PTSD: No, I Don’t Get Free Passes

All you who read this blog know I’m mentally ill with regards to having the bipolar and having the PTSD, neither of which play nice with me or my thinking process, and especially not together.

Have I said stupid things during this time?

Yes, I have. Really insane things at times. You would not believe it of me.

I’ve apologized afterwards, but the fact is, what I said still hurt people and was still insensitive and, in some cases, still threatening, regardless of whether or not I was “off my meds” (literally or not).

Is it my fault?

Well, pretty much, yes. The only person who can take responsibility is me, so I am taking it. If I left it to the bipolar or the PTSD it’d be a world of trouble for me and anyone who knows me.

I could blame it on my parents—honestly, I actually could. But it wouldn’t really help anybody, and wouldn’t even help me feel better.

Can I always prevent the bipolar/PTSD from making me stupid?

Of course fucking not. They’re mental illnesses, not mental attitudes. But I watch myself as closely as possible when I feel like I’m going off… and I do try things (various, different things with and without my psychologist’s help) to help mitigate any insanity I may inflict upon other people.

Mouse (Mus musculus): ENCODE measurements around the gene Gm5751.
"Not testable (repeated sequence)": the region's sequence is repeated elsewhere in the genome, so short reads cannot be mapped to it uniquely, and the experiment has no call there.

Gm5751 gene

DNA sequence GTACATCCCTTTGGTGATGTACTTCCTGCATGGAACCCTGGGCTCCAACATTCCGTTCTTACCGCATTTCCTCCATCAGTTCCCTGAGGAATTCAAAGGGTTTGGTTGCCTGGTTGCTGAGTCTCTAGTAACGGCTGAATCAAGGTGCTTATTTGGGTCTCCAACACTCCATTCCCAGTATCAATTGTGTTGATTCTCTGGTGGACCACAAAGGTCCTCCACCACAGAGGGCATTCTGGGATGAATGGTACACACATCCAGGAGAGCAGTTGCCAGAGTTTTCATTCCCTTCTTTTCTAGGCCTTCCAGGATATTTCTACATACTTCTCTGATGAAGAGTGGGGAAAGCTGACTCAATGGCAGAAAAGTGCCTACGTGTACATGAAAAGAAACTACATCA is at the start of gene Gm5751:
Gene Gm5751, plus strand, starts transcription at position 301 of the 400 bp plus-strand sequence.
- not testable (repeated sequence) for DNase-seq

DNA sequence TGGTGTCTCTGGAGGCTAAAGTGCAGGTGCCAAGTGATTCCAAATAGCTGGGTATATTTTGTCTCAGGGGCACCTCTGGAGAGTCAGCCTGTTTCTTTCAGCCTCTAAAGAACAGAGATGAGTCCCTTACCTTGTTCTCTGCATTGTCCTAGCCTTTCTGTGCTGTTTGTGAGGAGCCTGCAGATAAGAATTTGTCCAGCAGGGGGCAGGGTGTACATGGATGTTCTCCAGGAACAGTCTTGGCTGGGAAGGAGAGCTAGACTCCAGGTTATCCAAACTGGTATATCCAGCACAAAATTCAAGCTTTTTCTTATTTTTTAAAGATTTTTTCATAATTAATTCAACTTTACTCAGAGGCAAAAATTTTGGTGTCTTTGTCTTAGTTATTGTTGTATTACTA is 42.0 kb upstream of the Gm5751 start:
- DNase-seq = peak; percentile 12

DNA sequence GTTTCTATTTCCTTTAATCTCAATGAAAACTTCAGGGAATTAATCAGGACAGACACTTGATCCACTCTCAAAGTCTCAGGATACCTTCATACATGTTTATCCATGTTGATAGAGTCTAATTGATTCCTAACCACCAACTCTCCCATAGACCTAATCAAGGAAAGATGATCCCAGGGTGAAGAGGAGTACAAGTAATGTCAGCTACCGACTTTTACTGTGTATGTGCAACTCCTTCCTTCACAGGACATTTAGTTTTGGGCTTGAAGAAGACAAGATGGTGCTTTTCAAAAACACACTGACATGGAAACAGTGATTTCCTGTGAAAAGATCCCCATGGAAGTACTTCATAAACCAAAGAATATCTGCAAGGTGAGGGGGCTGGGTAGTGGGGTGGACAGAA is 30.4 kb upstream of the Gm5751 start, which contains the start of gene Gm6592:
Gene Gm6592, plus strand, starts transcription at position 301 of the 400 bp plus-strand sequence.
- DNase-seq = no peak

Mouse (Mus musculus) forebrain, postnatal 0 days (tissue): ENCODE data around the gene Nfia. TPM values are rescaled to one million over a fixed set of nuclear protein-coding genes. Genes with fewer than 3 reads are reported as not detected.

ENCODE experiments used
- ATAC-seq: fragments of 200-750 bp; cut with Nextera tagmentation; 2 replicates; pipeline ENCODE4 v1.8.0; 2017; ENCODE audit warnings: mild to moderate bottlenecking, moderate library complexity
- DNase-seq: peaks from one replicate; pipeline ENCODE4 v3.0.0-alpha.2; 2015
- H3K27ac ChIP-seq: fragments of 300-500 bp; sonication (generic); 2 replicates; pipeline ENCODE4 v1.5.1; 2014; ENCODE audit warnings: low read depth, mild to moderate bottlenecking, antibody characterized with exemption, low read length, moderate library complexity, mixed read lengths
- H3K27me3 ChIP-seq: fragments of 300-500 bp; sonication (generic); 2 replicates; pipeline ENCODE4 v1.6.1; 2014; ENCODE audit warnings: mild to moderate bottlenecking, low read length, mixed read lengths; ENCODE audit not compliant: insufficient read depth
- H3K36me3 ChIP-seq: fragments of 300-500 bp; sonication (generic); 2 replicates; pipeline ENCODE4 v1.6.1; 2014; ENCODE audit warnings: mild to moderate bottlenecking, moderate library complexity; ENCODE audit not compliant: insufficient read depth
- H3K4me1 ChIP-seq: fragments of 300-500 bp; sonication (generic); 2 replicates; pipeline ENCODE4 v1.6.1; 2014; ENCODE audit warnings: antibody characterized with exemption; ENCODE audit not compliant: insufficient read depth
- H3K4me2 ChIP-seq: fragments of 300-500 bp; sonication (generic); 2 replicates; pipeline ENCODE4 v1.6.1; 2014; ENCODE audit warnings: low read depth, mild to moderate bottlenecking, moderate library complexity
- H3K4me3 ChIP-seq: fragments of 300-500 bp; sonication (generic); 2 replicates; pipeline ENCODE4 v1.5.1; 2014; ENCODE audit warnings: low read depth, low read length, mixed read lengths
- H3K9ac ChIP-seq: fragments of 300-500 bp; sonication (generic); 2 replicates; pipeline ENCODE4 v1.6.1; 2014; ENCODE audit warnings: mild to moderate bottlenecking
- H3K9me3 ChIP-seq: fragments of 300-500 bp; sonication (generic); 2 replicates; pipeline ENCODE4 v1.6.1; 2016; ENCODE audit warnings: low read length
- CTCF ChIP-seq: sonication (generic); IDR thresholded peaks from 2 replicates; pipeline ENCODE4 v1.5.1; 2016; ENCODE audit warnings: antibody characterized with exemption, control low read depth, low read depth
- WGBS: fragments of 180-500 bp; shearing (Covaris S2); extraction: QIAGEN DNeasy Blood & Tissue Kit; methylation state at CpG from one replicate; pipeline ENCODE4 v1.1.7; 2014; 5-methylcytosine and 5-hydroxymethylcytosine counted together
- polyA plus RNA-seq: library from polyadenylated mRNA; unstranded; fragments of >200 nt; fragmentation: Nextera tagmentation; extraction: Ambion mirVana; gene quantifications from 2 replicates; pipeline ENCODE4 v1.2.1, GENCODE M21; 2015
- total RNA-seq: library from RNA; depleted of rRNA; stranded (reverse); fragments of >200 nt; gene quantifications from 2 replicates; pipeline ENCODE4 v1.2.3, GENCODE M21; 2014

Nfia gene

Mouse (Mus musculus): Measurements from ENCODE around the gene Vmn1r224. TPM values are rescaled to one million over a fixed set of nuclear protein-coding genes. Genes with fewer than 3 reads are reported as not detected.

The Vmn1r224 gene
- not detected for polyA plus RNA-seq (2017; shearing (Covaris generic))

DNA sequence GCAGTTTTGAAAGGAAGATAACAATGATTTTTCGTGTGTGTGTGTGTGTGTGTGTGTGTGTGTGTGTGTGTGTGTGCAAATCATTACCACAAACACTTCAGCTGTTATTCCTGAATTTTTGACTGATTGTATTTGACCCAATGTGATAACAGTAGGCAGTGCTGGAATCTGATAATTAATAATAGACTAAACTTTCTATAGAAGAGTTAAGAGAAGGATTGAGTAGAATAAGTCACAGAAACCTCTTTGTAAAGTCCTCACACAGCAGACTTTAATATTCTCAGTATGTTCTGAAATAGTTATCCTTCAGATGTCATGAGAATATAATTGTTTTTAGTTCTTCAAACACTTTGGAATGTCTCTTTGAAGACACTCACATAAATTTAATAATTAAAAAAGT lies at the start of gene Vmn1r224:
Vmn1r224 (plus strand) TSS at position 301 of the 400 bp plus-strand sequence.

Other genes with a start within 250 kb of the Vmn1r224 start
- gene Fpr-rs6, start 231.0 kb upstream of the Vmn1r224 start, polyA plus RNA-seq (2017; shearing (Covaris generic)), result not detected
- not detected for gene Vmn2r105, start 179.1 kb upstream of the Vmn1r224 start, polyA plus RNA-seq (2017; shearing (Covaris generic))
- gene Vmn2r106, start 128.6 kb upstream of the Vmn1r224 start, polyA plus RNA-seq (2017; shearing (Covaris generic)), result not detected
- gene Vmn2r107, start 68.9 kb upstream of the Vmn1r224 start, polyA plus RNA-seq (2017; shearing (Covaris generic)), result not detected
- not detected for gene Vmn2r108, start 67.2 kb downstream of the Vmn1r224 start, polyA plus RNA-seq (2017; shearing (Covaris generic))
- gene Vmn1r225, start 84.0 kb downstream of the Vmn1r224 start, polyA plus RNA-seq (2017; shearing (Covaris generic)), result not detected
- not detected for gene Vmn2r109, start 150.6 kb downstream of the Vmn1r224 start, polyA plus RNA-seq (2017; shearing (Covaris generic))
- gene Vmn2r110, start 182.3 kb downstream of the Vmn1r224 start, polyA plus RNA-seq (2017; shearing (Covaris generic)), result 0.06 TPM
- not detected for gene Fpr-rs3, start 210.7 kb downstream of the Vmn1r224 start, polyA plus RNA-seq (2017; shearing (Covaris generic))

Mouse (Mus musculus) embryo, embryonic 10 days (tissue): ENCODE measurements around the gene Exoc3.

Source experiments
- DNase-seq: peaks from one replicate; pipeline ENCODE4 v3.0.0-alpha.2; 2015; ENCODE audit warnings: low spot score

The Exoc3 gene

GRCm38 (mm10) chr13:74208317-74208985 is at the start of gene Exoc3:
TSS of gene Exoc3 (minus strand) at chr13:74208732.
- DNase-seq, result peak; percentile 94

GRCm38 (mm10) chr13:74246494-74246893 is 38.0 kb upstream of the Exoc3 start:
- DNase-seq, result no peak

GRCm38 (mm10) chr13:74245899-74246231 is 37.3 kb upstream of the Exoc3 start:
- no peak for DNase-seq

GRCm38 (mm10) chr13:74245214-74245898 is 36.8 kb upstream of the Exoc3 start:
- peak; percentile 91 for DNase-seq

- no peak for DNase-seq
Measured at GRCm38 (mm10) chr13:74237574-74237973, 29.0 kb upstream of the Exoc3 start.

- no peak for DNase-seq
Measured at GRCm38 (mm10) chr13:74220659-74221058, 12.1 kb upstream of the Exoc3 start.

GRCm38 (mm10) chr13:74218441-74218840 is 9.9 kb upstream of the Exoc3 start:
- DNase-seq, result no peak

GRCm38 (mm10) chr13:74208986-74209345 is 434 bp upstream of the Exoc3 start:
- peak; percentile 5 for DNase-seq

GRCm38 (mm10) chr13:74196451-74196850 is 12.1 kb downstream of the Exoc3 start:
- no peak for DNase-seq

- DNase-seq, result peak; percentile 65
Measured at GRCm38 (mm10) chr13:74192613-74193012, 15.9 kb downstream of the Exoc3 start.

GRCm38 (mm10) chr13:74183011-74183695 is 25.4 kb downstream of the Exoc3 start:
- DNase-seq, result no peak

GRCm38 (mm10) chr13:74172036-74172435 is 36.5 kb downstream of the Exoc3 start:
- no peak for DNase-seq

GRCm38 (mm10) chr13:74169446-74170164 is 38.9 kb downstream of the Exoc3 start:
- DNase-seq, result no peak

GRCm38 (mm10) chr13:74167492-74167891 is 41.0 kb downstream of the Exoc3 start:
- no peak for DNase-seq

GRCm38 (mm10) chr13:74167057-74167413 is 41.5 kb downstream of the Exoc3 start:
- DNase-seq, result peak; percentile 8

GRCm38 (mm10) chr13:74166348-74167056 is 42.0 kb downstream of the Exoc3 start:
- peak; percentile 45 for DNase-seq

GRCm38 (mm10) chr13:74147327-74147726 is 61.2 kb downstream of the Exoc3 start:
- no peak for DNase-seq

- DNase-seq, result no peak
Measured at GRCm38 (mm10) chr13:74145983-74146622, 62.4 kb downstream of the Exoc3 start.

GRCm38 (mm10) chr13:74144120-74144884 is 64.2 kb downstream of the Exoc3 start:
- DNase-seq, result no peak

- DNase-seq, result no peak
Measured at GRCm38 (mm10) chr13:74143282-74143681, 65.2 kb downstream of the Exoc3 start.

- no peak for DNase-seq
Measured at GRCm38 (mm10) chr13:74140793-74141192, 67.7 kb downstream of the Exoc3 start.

But in the end, I’m still responsible, and it’s up to me to apologize and take action. Claiming it’s just because of my PTSD and bipolar is nice and all, and perhaps even true at times. But in the end, people get hurt, and the best person to prevent such going-ons is me.

Even if I have to commit myself one day. It’s a day I hope never happens, but you know. If it has to happen, I hope I can decide for myself that it should happen.

In general, I find the people who are angriest about PTSD in others existing are people who think we just get free passes for our crazy. I can tell you we don’t.

Where was I? Oh yes.

Free passes are a mug’s game.